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Timescape by Gregory Benford
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's review
Sep 04, 10

bookshelves: science-fiction
Read from August 31 to September 04, 2010

This is it: good, hard science fiction. The science is so hard my head hurts. The fiction is so imaginative that separating fact from fiction requires too much thought, too. Best of all the people and place "ring true" even though you know—don't you?—that some of them can't possibly be factual. With each point of view shift the reader is taken inside the mind and the world of that character.

Benford has no trouble recreating southern California in the 60s because he lived it, but his 1998 Cambridge, UK (written in 1979) tastes just as authentic. The gloomy future is the worst of all possible worlds as projected by liberals and conservatives about the time Benford wrote. (Remember James Gallagher's England? Or Jimmy Carter, huddling in his cardigan sweater, telling the nation that the future would be cold, gloomy and small? Or Rachel Carson's "Silent Spring" (1964)?)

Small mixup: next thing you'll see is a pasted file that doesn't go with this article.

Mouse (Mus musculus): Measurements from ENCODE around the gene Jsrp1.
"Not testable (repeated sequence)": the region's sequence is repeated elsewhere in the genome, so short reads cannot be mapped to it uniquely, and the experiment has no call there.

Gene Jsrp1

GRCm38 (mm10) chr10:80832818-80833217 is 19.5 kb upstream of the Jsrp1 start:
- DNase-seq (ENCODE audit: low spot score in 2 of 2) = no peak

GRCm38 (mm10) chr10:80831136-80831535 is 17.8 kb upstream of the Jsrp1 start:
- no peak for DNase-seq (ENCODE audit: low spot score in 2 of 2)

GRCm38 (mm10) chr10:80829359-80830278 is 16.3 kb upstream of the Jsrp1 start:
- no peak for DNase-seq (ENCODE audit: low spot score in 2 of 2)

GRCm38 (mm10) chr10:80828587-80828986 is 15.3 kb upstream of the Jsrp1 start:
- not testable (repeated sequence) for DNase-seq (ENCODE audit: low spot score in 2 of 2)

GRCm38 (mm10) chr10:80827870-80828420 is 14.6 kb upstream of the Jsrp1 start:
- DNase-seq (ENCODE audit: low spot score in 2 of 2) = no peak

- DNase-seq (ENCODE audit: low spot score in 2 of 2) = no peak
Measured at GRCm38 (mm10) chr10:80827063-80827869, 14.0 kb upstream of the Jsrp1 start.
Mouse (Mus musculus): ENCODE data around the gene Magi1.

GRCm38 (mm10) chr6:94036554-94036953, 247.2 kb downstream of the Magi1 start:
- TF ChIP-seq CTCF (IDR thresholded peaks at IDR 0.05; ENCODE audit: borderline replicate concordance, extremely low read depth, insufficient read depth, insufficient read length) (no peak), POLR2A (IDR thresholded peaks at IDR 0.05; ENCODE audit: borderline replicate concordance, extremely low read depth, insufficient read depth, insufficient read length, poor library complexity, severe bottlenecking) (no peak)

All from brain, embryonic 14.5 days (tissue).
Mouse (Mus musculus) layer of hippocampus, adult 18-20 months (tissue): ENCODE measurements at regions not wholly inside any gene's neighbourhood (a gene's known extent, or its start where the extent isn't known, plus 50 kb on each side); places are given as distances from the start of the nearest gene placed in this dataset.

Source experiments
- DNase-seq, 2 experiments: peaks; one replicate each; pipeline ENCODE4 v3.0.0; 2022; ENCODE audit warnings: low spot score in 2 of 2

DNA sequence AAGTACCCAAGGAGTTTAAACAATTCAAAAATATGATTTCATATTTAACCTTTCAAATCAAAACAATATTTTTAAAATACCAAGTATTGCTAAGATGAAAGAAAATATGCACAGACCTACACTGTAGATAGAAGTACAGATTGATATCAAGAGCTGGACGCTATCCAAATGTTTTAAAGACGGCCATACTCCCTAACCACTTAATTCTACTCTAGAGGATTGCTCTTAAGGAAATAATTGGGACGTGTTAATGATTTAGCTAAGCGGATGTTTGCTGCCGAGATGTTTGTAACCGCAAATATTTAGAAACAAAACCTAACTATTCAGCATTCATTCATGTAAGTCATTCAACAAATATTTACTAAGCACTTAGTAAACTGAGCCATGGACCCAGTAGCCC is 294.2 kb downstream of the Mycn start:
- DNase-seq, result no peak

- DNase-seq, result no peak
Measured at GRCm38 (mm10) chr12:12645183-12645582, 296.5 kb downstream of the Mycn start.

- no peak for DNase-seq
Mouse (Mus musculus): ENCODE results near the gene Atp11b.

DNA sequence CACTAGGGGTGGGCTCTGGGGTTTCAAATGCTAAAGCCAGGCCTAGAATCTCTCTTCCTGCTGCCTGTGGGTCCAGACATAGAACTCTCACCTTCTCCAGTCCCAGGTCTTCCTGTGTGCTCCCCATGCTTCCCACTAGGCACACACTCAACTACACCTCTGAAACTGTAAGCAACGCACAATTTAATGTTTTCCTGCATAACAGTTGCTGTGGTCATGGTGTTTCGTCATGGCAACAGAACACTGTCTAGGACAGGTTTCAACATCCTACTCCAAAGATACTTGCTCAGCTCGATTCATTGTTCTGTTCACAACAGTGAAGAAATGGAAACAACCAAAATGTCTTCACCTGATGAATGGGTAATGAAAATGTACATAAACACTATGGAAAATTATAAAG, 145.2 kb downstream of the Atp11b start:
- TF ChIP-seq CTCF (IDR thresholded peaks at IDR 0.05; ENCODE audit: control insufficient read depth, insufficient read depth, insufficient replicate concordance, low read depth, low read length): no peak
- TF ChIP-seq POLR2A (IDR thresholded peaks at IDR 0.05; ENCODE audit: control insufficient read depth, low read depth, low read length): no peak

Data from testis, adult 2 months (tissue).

Benford also captures the horror of science (and it might as well be arts) dictated by government committees interested in only in practical applications. And the tyranny of the established opinion: such as today's string theorists who will not even admit to alternative models of physical reality. Or Darwinists who shout down not only creationists but anyone questioning their orthodox beliefs.

Well worth reading.
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